Pavement Experiences Indicative of Needs to Consider Design and Specification Revisions

by Frank V. Hermann, Ralph M. Parsons Co, Honolulu, United States,

Document Type: Proceeding Paper

Part of: Aircraft/Pavement Interaction: An Integrated System


Recent experiences on two airfield paving projects have indicated some problem areas which may warrant further consideration in design manuals and specifications. 1. Construction of the centerline joint as an interior saw cut contraction joint contributes to a very smooth riding pavement. Removal of the free edge of the slip formed slab close to the main gears, while expensive, may result is a higher quality pavement. 2. Large slip form pavers construct a very smooth riding pavement except at the transverse construction joints placed at the end of each day's work. Work is needed to achieve a smooth construction joint. 3. It was observed that many of the problem areas are in the early segments placed each day. No clear reason can be found which is a common attribute to these problems. A rigid checklist or criteria may be necessary to avoid this type of problem. 4. Large slip form pavers do not appear to produce a pavement which conforms strictly to the letter of the straightedge requirements. Nevertheless the riding quality of the pavement is excellent. The straightedge requirement appears to be a test which should be revised or replaced. 5. Joint design requires consideration of the need for load transfer dowels in longitudinal contraction joints when pavement is constructed in multiple lanes on one pass. 6. Requirements for tie bars in the outer longitudinal joint need to be reconsidered. They may contribute to irregular cracking when the pavement is constructed in multiple lanes on one pass. 7. Density requirements for non-cohesive soils are difficult to achieve, and in certain types of soils may be unnecessary. 8. Rigid stabilized base under a rigid pavement is considered desirable by many engineers, and undesirable by others. However when used it may be necessary to control the strength of the base and the location of the joints.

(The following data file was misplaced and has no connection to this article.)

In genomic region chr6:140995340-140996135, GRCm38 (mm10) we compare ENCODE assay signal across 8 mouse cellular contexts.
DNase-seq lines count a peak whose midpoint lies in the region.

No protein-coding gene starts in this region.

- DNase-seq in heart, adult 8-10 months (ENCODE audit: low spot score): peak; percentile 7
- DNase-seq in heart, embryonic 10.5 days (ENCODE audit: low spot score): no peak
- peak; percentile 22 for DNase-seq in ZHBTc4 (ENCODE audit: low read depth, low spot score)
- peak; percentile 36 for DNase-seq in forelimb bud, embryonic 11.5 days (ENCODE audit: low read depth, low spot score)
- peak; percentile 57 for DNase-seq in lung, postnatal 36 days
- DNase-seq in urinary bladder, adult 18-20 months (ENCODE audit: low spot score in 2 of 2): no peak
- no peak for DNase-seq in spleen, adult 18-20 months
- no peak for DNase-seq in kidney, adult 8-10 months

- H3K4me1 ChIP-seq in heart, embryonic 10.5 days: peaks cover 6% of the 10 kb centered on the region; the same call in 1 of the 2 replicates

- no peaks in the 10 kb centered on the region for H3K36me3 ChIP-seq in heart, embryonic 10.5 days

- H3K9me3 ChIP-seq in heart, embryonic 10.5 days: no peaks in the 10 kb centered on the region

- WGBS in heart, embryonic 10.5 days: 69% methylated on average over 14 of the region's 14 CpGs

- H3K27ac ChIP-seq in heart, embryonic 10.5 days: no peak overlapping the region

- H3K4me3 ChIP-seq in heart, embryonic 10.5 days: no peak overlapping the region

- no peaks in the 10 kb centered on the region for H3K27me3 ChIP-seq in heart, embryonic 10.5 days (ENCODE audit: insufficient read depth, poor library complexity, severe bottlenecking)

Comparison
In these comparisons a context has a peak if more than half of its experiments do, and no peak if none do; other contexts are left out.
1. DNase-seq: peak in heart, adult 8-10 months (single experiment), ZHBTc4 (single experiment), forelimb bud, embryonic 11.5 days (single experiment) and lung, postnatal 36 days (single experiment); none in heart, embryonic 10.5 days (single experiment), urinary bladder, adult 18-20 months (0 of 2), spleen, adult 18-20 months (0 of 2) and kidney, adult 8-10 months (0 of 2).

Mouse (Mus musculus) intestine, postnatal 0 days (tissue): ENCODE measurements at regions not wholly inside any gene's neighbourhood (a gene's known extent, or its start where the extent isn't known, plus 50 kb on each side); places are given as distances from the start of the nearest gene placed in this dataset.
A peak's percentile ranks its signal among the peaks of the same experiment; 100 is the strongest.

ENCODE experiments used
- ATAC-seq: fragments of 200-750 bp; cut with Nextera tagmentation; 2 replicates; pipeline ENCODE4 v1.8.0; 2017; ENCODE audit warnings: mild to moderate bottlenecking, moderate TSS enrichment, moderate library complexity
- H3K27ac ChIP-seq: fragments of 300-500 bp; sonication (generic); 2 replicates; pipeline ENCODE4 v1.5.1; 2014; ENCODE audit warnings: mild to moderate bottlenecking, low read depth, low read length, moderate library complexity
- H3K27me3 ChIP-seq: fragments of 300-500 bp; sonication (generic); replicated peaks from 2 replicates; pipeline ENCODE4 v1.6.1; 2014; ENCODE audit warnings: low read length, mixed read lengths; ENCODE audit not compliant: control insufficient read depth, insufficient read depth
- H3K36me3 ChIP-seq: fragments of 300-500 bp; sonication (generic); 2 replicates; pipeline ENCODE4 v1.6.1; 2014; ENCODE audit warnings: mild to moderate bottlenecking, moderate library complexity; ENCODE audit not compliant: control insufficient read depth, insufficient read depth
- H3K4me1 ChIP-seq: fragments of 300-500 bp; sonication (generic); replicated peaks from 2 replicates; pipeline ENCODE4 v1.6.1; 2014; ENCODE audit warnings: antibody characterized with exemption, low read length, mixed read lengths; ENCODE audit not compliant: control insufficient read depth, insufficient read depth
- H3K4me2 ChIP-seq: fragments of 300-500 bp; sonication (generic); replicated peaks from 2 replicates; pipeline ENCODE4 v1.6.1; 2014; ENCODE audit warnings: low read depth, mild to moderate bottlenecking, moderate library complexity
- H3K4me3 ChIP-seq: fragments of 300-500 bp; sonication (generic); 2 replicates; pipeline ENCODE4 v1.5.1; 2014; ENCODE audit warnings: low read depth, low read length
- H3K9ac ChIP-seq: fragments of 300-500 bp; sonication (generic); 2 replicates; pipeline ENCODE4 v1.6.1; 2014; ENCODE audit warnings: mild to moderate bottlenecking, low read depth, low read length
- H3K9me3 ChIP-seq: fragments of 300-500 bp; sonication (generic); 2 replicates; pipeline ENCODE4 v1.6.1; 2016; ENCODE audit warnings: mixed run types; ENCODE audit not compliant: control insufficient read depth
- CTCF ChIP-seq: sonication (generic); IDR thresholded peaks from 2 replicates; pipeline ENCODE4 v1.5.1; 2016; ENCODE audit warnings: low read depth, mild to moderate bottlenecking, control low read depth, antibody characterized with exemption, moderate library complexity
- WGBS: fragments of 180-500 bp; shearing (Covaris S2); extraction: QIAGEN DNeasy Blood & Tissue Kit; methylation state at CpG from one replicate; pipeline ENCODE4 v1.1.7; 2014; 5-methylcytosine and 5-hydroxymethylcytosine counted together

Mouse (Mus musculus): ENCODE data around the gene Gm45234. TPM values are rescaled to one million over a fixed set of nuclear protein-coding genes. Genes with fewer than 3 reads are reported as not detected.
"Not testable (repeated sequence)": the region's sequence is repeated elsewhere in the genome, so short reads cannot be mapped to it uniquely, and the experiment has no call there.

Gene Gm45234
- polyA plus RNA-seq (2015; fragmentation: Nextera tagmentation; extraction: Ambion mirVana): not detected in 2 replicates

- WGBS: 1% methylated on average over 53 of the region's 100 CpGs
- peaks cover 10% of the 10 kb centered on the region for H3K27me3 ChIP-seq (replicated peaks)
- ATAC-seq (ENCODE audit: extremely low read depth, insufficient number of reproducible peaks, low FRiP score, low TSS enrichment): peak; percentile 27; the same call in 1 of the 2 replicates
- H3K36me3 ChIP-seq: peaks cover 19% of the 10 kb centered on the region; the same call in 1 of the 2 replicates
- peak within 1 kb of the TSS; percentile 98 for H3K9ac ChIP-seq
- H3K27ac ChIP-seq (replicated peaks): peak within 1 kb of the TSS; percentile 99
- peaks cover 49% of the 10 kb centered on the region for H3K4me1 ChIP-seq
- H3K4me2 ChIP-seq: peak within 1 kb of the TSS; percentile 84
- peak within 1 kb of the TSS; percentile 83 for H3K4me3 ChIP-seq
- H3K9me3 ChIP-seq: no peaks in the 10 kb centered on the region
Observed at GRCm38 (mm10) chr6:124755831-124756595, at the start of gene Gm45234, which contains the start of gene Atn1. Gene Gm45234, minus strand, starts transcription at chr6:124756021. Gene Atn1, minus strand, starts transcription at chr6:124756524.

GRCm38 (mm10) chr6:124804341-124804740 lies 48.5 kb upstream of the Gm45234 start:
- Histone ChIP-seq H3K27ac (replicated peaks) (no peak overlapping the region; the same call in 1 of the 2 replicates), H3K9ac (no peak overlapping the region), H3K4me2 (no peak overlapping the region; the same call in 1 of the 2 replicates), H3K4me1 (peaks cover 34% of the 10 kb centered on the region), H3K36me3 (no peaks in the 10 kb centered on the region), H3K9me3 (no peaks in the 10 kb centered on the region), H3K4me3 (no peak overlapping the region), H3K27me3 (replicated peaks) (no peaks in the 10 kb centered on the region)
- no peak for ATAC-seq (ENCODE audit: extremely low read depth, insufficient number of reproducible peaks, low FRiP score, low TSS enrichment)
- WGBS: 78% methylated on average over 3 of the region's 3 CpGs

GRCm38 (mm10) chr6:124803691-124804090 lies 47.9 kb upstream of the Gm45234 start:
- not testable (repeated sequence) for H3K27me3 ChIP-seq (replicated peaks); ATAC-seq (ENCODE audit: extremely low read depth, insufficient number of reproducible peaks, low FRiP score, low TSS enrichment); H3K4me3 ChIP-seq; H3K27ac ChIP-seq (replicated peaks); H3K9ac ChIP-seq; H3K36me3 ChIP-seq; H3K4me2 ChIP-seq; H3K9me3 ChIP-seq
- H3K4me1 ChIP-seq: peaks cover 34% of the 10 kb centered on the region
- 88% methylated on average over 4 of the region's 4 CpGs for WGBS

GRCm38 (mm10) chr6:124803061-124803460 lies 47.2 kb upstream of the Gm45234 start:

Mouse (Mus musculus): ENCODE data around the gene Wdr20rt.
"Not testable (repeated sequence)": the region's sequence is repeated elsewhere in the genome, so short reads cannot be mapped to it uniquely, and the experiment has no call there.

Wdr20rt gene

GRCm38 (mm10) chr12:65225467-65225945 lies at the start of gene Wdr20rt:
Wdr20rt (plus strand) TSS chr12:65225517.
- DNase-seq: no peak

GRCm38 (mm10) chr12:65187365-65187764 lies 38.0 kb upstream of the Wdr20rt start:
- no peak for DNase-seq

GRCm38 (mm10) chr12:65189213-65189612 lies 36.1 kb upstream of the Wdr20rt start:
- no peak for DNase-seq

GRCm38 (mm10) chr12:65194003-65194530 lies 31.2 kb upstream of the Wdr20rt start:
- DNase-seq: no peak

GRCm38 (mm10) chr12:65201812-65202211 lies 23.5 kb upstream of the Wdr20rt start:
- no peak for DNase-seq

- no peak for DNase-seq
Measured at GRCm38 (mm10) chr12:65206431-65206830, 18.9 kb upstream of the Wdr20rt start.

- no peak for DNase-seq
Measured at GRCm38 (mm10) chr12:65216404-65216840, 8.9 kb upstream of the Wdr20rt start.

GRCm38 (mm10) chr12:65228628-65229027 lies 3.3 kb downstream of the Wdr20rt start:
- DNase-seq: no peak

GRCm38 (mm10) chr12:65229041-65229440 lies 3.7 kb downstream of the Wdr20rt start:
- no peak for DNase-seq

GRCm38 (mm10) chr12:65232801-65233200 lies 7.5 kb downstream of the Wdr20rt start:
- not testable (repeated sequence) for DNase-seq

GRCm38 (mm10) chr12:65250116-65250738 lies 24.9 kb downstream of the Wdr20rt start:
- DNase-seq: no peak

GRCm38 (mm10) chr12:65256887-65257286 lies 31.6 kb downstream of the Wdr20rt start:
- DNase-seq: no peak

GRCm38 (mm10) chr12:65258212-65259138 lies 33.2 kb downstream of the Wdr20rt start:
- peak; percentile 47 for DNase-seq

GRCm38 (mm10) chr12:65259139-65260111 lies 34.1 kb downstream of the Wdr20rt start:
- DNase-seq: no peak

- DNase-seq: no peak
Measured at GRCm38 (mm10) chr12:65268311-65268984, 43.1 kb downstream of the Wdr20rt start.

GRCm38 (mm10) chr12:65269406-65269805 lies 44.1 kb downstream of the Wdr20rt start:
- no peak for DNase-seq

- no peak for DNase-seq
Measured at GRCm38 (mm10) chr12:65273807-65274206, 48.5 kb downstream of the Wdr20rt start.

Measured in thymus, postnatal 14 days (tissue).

Subject Headings: Pavement design | Construction management | Airport and airfield pavements | Concrete pavements | Airports and airfields | Slabs | Load and resistance factor design | Load transfer

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